More than half of this amount is chan­neled into streams, which usu­ally end up in ground­wa­ter. The pol­lu­tion caused in ground­wa­ter by phe­nols cre­ates tox­i­c­ity prob­lems, while the con­t­a­m­i­na­tion of sur­face waters is also high.

The remain­ing vol­umes of the olive mill liq­uid waste are chan­neled to the ground (20 per­cent) and the sea and rivers (12 per­cent). Only 10 per­cent are directed to evap­o­ra­tion tanks and other infra­struc­ture which is appro­pri­ate for the dis­posal of this toxic liq­uid.

Green energy from olive oil waste

Thessaloniki-based Biogas Lagada SA, which has been in oper­a­tion since 2015, receives approx­i­mately 4,000 tons of olive mill liq­uid waste annu­ally. This cor­re­sponds to five per­cent of the total waste received by the unit.

We receive 80,000 tons of waste annu­ally, which con­sists mainly of live­stock waste mat­ter, pro­duc­ing 8,400 MWh of elec­tric­ity,” said Odysseas Koupatsiaris, the direc­tor of Biogas Lagadas SA. The pro­duc­tion of the unit cov­ers the elec­tric­ity needs of about 1,500 house­holds.

See Also:Olive Oil Waste Fuels Spanish Power Plant and Palestinian Startup

Utilizing the mil­l’s waste can also con­tribute towards the cir­cu­lar econ­omy in addi­tion to green energy pro­duc­tion.

At the Lagada bio­gas plant, we also pro­duce 75,000 tons of organic fer­til­izer, which is sup­plied to grow­ers at a com­pet­i­tive cost of €2.00 to €2.50 per ton and is mainly applied to wheat or corn­fields,” Koupatsiaris said.

A small-scale solu­tion

However, there are sig­nif­i­cant lim­i­ta­tions and the dis­posal of olive mill waste for bio­gas pro­duc­tion can­not be a large-scale solu­tion.

One dif­fi­culty con­cerns the sea­sonal flow of raw mate­r­ial dur­ing the period of olive oil pro­duc­tion, which only stretches across a few months a year,” Koupatsiaris said. The waste could poten­tially be stored in the premises of the bio­gas unit to feed sup­ply through the year, but this means that appro­pri­ate stor­age should have been planned dur­ing the design of the bio­gas plant facil­i­ties, which is not the case.”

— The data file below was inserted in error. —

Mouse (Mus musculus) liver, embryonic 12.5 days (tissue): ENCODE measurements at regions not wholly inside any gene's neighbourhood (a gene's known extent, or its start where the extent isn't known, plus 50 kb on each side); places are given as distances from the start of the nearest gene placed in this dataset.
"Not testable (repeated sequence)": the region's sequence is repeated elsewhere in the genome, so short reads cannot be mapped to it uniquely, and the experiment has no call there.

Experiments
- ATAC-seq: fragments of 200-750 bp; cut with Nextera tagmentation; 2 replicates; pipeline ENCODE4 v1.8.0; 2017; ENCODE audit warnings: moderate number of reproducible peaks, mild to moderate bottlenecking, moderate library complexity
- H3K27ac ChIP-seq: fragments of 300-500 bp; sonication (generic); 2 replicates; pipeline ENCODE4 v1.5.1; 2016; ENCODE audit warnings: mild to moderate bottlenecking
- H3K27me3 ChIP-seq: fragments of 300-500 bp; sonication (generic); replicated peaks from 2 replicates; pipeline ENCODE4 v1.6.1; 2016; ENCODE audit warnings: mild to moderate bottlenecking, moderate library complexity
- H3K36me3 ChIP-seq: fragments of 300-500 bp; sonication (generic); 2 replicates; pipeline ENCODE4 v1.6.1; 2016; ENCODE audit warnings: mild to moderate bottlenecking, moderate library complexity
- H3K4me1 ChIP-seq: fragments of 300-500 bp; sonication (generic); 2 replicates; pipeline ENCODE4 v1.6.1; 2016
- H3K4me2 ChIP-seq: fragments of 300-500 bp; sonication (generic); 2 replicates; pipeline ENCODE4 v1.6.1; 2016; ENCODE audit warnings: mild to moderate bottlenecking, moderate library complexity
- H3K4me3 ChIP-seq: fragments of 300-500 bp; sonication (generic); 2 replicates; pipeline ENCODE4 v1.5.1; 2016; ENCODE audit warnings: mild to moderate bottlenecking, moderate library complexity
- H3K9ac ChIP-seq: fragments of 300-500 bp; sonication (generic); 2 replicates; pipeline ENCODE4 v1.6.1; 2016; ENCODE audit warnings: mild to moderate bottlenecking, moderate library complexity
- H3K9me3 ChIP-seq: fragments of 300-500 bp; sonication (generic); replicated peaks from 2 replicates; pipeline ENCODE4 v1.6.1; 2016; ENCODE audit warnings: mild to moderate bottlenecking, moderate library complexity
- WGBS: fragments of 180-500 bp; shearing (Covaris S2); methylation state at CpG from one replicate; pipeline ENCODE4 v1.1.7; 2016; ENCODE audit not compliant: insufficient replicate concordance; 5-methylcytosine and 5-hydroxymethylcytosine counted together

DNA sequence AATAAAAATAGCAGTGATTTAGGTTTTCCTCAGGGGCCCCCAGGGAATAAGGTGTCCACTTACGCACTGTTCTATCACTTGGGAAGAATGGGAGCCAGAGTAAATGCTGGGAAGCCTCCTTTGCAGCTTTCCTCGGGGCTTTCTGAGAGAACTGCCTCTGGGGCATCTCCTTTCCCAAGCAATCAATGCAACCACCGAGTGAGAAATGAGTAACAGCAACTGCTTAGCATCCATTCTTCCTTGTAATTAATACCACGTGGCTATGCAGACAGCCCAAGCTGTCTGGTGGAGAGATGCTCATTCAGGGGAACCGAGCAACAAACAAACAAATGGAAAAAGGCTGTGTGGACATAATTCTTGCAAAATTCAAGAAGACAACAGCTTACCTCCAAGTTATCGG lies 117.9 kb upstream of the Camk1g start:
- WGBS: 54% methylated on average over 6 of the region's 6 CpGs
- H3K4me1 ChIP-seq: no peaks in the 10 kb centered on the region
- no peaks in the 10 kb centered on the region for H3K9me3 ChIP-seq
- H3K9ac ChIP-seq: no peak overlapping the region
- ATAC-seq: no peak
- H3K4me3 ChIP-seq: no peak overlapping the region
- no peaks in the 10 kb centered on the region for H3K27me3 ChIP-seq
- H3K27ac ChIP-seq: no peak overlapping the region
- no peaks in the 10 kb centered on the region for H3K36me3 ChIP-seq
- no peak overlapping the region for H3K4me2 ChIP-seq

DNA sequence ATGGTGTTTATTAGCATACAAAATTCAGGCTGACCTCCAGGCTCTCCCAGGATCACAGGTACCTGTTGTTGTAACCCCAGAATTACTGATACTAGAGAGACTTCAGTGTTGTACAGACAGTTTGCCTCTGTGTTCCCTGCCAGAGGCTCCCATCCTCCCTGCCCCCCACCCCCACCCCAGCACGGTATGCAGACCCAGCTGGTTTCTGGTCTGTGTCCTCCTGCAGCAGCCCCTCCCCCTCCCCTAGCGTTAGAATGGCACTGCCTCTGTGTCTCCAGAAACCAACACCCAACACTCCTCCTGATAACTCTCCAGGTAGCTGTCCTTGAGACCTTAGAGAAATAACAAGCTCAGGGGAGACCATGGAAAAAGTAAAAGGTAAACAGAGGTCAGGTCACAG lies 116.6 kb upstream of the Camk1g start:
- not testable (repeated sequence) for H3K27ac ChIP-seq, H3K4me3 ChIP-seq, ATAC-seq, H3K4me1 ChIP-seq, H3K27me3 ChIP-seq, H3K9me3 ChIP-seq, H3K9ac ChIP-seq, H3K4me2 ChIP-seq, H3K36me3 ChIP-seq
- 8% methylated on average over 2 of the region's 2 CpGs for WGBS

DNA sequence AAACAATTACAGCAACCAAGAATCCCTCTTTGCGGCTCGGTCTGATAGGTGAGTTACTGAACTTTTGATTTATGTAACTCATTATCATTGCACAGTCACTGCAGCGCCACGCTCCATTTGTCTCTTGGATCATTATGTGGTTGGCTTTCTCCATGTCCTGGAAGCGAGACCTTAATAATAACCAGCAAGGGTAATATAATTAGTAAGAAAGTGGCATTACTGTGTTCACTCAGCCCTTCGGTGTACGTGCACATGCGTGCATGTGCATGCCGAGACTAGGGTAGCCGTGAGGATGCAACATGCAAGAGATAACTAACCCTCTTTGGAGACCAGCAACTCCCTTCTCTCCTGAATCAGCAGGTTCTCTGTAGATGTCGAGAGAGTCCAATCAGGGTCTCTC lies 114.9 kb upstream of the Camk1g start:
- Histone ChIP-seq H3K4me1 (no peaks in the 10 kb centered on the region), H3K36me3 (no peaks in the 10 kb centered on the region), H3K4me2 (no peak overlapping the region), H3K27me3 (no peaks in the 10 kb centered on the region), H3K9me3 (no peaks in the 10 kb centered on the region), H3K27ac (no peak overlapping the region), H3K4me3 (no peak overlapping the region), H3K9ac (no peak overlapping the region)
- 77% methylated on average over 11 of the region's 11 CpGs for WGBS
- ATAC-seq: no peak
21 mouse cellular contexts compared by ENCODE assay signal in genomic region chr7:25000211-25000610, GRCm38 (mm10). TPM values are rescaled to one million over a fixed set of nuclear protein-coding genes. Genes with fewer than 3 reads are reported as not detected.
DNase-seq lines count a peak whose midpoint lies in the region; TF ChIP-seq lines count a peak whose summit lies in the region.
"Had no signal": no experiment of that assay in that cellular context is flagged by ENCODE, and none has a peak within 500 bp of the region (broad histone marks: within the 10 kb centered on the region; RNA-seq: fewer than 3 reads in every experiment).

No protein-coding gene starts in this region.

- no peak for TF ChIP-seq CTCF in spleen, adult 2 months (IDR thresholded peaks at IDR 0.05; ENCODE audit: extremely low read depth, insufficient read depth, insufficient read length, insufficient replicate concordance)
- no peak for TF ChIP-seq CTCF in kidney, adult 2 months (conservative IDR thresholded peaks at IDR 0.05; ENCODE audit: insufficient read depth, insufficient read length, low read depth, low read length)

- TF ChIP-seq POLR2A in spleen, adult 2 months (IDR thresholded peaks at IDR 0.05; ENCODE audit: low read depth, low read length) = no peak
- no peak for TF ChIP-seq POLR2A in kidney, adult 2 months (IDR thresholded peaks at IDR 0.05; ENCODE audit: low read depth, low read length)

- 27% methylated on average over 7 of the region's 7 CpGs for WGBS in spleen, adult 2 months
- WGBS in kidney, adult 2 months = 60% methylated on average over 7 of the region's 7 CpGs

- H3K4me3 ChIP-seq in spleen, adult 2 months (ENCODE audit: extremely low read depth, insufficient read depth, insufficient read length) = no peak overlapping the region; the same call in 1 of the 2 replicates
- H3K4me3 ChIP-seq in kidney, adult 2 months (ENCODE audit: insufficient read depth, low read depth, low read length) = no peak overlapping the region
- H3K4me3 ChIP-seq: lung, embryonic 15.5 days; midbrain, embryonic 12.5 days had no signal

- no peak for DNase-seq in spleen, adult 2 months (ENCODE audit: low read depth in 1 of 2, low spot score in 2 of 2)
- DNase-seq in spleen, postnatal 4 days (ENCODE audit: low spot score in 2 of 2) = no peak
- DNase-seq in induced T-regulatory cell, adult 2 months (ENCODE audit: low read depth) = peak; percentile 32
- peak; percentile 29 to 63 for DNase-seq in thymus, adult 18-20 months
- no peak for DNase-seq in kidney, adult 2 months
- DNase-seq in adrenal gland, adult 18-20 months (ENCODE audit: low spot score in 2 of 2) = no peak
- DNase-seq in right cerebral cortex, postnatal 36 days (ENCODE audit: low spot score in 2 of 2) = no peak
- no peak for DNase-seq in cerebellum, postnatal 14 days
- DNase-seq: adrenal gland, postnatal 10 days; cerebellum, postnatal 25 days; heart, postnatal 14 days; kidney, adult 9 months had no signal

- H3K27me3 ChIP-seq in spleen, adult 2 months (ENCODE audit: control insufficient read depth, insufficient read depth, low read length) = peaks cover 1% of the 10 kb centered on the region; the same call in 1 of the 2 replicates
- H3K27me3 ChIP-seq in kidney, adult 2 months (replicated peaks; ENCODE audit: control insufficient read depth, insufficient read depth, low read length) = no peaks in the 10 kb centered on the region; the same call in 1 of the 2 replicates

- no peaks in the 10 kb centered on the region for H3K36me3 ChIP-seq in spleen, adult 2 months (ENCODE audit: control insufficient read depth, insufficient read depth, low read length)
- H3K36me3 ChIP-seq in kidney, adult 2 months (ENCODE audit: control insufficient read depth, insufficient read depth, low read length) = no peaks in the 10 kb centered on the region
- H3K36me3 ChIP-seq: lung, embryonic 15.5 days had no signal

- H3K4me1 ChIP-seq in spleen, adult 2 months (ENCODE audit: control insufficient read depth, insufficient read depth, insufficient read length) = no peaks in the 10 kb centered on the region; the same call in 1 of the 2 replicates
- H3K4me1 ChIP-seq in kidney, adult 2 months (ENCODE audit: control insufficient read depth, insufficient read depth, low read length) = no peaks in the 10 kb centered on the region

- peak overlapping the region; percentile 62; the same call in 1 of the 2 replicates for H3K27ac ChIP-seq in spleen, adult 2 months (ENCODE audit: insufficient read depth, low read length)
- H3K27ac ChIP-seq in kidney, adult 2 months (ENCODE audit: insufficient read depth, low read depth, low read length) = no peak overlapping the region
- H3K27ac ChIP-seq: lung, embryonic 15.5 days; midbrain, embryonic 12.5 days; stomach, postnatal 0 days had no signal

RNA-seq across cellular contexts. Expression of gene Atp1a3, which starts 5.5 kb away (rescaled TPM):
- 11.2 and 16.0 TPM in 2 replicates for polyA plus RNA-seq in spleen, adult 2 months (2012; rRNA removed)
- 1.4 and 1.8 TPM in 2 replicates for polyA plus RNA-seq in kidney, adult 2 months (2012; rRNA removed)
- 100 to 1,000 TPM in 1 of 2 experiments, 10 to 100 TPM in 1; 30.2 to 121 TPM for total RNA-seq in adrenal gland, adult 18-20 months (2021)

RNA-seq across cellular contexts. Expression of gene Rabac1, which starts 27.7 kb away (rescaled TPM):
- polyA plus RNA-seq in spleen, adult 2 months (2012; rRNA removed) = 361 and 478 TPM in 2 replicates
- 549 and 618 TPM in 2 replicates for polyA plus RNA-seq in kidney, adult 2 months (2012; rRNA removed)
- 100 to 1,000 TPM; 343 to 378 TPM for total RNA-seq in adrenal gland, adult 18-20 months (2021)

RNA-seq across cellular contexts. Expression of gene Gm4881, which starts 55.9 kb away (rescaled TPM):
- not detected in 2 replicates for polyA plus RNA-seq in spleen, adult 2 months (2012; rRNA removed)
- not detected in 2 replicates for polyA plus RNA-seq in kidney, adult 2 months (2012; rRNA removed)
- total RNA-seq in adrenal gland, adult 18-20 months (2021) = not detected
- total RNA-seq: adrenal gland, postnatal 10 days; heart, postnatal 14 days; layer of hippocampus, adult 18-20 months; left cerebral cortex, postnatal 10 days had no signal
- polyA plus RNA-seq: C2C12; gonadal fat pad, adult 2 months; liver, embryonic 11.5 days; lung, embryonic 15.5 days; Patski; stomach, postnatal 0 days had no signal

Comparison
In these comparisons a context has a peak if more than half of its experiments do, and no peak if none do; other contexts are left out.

Additionally, olive mill waste can­not account for the total amount of waste. It must be com­bined with large vol­umes of other types of waste, such as manure, to be digestible.

I esti­mate that olive mill waste can­not be more than 30 per­cent of the mate­ri­als processed in the unit,” Koupatsiaris said. This is because some of the waste com­po­nents cre­ate a prob­lem and can dis­rupt the chem­i­cal process of bio­gas pro­duc­tion.”

Thus, to cor­rect the prob­lem cre­ated by the lev­els of car­bon and fats, it is mixed with waste from pig farms, poul­try farms and mink units, as this cre­ates the nec­es­sary bal­ance of car­bon to nitro­gen,” he added.

Positive prospects

However, the lim­i­ta­tions fac­ing the dis­posal of olive mill liq­uid waste do not can­cel the fact that the tech­nol­ogy has promis­ing prospects, experts say.

In Greece, the liq­uid waste of olive mills is con­sid­ered as a sec­ondary source of bio­mass, but in Italy, there are bio­gas units that are designed to run on olive mill waste exclu­sively and belong to com­pa­nies in the olive oil sec­tor,” said Costas Alexandridis, mem­ber of the Board of the Hellenic Association of Biogas Producers.

The tech­nol­ogy is not well known in Greece, which per­haps explains the low lev­els of its appli­ca­tion,” he added.